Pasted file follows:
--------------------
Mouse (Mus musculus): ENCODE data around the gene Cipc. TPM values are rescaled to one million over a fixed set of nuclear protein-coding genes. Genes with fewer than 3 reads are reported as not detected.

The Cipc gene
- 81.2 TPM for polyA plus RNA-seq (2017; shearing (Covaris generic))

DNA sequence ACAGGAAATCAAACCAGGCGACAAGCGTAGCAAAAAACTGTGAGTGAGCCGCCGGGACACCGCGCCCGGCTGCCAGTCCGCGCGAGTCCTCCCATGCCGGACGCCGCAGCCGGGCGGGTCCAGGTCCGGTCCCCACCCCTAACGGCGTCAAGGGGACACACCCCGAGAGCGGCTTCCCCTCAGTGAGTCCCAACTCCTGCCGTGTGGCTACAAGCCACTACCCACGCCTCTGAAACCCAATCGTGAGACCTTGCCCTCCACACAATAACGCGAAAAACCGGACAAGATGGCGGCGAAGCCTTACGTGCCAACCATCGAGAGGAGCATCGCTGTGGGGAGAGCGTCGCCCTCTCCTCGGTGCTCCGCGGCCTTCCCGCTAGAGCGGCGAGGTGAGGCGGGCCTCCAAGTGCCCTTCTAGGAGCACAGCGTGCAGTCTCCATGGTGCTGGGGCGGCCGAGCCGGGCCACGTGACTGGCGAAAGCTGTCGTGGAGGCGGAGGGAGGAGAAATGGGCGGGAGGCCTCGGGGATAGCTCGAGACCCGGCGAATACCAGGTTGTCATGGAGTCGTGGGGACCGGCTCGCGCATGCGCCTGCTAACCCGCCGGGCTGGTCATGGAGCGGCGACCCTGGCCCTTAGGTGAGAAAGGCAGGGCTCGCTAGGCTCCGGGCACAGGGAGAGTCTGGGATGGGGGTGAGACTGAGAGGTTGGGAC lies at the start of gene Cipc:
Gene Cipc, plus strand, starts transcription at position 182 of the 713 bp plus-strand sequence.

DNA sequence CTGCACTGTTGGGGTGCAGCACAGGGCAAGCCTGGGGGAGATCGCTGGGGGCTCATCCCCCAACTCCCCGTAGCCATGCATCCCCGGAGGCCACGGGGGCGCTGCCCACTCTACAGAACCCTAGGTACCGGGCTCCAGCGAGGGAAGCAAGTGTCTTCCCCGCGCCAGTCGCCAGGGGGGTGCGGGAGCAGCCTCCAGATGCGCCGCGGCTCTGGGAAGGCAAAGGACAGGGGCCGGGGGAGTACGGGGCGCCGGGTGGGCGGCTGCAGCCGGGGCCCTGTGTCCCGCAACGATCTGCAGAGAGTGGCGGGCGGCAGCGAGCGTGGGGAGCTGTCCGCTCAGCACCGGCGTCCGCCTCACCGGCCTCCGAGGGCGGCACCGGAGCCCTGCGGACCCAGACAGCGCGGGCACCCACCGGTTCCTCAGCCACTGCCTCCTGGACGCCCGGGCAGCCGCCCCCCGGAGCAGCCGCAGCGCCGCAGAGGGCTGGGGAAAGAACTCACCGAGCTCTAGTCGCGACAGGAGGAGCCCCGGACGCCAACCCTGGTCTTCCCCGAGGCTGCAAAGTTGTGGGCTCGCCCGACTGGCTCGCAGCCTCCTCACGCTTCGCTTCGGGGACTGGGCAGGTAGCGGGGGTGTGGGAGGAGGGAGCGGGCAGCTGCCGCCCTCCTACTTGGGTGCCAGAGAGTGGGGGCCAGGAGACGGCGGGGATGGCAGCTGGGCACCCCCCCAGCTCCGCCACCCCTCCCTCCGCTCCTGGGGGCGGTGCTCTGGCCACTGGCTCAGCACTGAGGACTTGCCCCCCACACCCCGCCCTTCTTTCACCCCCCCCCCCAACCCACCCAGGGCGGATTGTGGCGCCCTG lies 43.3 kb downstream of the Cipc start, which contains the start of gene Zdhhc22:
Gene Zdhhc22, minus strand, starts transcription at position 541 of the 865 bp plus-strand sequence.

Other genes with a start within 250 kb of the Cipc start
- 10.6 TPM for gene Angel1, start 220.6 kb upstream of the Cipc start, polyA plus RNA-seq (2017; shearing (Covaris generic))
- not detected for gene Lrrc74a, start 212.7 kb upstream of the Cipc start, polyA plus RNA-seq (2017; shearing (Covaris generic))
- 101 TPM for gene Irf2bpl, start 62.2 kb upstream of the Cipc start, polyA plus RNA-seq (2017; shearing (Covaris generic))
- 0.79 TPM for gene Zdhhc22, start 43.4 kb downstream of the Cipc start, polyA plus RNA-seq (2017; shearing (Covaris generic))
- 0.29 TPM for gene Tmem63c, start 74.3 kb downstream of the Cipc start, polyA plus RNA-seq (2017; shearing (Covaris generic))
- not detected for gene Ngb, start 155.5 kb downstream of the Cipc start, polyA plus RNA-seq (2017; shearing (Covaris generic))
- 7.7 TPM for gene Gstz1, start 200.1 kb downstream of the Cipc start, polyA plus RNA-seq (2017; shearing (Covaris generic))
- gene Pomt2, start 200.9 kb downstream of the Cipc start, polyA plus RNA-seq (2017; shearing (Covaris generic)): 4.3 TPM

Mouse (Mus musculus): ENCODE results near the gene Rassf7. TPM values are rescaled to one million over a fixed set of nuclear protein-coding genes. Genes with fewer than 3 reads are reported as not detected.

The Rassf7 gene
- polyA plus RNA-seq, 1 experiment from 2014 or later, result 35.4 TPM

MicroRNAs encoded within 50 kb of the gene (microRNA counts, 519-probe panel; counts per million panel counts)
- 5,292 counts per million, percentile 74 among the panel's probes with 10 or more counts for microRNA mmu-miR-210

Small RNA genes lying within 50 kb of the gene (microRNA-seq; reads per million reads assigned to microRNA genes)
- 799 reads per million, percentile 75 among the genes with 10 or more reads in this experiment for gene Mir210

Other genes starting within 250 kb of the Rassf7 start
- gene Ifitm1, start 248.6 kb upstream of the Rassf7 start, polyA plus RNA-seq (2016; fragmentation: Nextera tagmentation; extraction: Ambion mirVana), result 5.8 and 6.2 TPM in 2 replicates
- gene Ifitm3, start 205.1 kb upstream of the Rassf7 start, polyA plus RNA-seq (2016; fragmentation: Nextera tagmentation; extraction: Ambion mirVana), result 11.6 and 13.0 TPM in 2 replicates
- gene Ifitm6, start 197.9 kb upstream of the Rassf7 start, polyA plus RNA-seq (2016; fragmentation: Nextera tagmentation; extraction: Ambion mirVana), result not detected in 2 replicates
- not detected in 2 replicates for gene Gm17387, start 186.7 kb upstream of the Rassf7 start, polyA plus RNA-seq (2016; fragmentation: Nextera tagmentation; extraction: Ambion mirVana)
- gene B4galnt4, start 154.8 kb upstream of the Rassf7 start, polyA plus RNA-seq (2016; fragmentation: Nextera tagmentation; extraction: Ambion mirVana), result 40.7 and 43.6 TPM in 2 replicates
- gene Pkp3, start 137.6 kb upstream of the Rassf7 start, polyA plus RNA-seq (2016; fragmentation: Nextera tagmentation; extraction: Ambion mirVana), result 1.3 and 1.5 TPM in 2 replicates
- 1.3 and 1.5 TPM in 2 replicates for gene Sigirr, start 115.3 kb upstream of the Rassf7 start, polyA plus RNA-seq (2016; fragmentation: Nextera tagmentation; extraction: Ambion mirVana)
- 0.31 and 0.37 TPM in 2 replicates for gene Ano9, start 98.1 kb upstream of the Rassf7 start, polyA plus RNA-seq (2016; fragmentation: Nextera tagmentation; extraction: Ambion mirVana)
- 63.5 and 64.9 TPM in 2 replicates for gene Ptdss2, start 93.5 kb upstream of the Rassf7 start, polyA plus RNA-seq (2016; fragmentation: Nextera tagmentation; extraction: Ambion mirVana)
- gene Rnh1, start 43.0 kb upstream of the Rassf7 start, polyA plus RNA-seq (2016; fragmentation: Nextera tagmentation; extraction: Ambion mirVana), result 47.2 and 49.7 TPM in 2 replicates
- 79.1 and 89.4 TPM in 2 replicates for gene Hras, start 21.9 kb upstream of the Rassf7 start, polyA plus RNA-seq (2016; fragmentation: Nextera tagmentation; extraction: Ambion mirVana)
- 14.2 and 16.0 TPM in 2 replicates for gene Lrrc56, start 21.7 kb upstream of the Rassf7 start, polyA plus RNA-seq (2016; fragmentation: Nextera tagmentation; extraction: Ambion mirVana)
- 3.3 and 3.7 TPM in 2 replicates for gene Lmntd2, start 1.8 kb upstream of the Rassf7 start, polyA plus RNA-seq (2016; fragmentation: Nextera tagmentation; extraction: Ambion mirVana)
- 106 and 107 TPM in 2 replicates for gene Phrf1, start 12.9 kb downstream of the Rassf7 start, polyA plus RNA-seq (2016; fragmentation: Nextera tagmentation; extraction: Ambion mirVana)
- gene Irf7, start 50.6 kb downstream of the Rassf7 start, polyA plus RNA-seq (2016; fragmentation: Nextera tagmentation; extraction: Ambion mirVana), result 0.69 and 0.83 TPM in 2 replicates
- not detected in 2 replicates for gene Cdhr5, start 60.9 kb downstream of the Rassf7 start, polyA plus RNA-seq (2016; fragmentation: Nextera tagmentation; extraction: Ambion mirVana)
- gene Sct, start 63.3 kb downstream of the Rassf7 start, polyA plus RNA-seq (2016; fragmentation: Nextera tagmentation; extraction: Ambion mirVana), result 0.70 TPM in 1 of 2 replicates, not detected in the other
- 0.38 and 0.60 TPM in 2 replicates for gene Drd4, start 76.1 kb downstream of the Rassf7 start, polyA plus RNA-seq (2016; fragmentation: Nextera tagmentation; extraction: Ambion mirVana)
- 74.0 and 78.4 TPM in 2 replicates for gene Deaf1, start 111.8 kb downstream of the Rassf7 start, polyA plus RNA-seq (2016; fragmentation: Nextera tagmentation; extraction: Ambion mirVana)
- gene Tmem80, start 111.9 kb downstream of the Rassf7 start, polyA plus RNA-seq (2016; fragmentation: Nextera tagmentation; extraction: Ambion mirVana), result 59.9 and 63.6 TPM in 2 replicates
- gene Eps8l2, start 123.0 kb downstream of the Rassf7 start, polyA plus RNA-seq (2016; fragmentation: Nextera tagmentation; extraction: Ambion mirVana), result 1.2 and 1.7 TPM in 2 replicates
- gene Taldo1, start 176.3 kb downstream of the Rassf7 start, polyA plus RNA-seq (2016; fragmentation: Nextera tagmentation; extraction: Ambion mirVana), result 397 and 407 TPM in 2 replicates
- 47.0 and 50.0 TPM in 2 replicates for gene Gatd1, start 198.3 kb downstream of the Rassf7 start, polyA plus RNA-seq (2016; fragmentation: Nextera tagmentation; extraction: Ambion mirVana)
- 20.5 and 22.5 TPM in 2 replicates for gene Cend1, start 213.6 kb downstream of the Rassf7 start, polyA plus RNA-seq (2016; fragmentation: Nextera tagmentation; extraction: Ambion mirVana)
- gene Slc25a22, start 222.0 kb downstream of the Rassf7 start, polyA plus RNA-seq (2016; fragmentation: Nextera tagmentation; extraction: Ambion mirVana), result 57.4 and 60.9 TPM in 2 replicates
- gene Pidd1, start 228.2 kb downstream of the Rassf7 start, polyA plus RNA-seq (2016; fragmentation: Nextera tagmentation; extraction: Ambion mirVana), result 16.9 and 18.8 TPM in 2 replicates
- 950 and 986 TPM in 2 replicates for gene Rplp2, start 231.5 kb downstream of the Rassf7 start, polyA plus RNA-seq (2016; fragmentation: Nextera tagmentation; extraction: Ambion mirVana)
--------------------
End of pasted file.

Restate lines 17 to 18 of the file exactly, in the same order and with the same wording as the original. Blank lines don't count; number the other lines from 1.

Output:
Mouse (Mus musculus): ENCODE results near the gene Rassf7. TPM values are rescaled to one million over a fixed set of nuclear protein-coding genes. Genes with fewer than 3 reads are reported as not detected.

The Rassf7 gene